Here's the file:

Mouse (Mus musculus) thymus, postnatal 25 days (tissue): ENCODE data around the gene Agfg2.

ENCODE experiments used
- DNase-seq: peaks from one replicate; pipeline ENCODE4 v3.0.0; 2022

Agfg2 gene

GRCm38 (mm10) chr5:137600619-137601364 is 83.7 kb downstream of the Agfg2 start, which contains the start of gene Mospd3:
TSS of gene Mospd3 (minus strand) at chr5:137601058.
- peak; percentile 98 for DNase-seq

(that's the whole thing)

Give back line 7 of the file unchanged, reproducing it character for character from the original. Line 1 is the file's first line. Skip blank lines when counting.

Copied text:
- peak; percentile 98 for DNase-seq